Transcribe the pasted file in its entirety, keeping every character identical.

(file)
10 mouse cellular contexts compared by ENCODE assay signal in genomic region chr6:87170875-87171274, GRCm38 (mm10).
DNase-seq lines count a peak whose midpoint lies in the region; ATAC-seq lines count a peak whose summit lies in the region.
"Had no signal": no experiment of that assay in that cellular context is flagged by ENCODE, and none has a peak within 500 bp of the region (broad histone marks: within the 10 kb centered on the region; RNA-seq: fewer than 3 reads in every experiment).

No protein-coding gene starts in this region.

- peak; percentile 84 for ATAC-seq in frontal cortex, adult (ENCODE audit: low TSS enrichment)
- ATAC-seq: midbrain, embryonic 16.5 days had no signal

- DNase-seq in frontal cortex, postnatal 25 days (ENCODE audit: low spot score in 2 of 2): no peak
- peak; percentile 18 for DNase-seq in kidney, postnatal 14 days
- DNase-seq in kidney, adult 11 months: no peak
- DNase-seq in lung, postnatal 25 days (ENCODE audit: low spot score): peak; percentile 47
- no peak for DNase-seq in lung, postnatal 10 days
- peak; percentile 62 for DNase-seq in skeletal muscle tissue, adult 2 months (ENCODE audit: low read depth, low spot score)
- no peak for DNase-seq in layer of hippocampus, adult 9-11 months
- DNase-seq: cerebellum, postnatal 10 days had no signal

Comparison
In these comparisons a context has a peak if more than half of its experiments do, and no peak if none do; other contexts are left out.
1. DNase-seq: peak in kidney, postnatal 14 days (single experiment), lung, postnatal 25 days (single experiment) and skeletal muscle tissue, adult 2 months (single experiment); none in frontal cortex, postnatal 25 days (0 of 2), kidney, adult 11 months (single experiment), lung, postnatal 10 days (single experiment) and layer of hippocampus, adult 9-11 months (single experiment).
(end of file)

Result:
10 mouse cellular contexts compared by ENCODE assay signal in genomic region chr6:87170875-87171274, GRCm38 (mm10).
DNase-seq lines count a peak whose midpoint lies in the region; ATAC-seq lines count a peak whose summit lies in the region.
"Had no signal": no experiment of that assay in that cellular context is flagged by ENCODE, and none has a peak within 500 bp of the region (broad histone marks: within the 10 kb centered on the region; RNA-seq: fewer than 3 reads in every experiment).

No protein-coding gene starts in this region.

- peak; percentile 84 for ATAC-seq in frontal cortex, adult (ENCODE audit: low TSS enrichment)
- ATAC-seq: midbrain, embryonic 16.5 days had no signal

- DNase-seq in frontal cortex, postnatal 25 days (ENCODE audit: low spot score in 2 of 2): no peak
- peak; percentile 18 for DNase-seq in kidney, postnatal 14 days
- DNase-seq in kidney, adult 11 months: no peak
- DNase-seq in lung, postnatal 25 days (ENCODE audit: low spot score): peak; percentile 47
- no peak for DNase-seq in lung, postnatal 10 days
- peak; percentile 62 for DNase-seq in skeletal muscle tissue, adult 2 months (ENCODE audit: low read depth, low spot score)
- no peak for DNase-seq in layer of hippocampus, adult 9-11 months
- DNase-seq: cerebellum, postnatal 10 days had no signal

Comparison
In these comparisons a context has a peak if more than half of its experiments do, and no peak if none do; other contexts are left out.
1. DNase-seq: peak in kidney, postnatal 14 days (single experiment), lung, postnatal 25 days (single experiment) and skeletal muscle tissue, adult 2 months (single experiment); none in frontal cortex, postnatal 25 days (0 of 2), kidney, adult 11 months (single experiment), lung, postnatal 10 days (single experiment) and layer of hippocampus, adult 9-11 months (single experiment).